Salonen: Companionship is a big one. Perspective another. And ultimately, hope. As mentioned above, we also came to realize, in working on this project, that it was less about our children leaving the faith, and more about how we are still works in progress too. We still have our own lessons to learn about how to be in closer relationship with God. It takes the focus off our worries, and allows us to find a productive way to use our time, and new ways to think through our concerns, while strengthening our own faith. We encourage surrender, humility, and a greater trust in God’s promises and provisions. In that way, we feel, it is very uplifting! God does not want us to despair, because when we do, we cannot be used for the good. And that’s why we’re here.
Armstrong: Also healing and understanding of the faith journey, supported by Scripture, stories of the saints, advice for spiritual warfare, a look at the culture and our Church, devotions including to Divine Mercy, Our Blessed Mother and Joseph, and many dramatic stories from other parents both ongoing and with happy endings.
Why is the story of St. Monica and your book’s message needed today?
Salonen: Turn on any Christian or Catholic radio station on almost any given day, and you’re going to hear parents and others lamenting their loved ones’ loss of faith. We are living in a time when our children are facing so much temptation to move away from God, and closer to the world’s empty promises. They are deluged with influences of the internet and other factors we could not have dreamed of in our own growing-up years. We can become anxious and worried for their eternal souls, along with being overwhelmed, feeling like failures. In that, though, it is the Evil One who is guiding, not Our Lord. We hope this book can help many in this situation be renewed in hope and faith. As our hope is restored, and our faith strengthened, we cannot help but impact our fallen away family members and friends, who need our love more than our lecturing.
Finally, though this book is not a biography of St. Monica, her story and wisdom—and that of her oldest son Augustine—is sprinkled throughout the book. It has been a powerful story of conversion since Christianity’s earliest days, and is just as relevant today as in the 4th century.
Armstrong: The story of St. Monica is one for the ages. Never mind that she lived during the 4th century. St. Monica, without support of a Christian husband (he and his mother did eventually convert) for 17 years prayed for her wayward son who came home from school with a girlfriend, an out of wedlock child and what we today might call a New Age religion. She did have 2 other faithful children, but she did not give up on the one lost sheep—her son Augustine.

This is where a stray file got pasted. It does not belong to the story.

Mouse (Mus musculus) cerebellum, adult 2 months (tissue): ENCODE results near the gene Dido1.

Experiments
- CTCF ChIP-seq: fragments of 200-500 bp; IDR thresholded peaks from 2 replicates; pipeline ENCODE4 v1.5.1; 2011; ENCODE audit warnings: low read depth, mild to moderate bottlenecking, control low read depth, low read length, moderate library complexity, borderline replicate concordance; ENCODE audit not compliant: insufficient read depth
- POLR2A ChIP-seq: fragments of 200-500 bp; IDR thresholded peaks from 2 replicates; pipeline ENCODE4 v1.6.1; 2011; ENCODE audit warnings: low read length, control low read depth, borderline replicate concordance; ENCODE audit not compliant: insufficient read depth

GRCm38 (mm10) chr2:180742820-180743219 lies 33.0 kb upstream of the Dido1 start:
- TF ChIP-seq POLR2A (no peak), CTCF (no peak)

If you could give one piece of advice to parents with fallen-away children, what would it be?
Salonen: We worship the God of the universe, and he is the one in charge of saving our children, not us. So, let’s let him do that. Surrender your worries to him, and trust him to keep his promises, even if it happens on his timeline, not ours. The best thing we can do to help our wayward loved ones is to stay faithful, including through fasting and prayer; they’ll need that example to fall on when they’re ready.
Armstrong: If you have children who have strayed and conversation has not helped, follow the advice St. Ambrose gave St. Monica about her son: “Talk less to your son about God and more to God about your son.” For parents whose children are still in the faith, do your best to hand down the faith, recognizing they ultimately have free will, and keep surrendering your children to God while asking for help from Mary and Joseph, all the angels and saints.
What is the most important thing you would want readers to know about What Would Monica Do?
Salonen: Our book does not come with a list of “to dos” or a guarantee that if you read it and “do these things,” your child will return to the Catholic faith. But it does offer important perspective, inspirational stories, and practical suggestions that can help light up the vale we travel together with God’s hope and love in the lead.
Armstrong: It is an inspiration to go deeper in our own faith and the support and comfort of our Catholic family in heaven and on earth.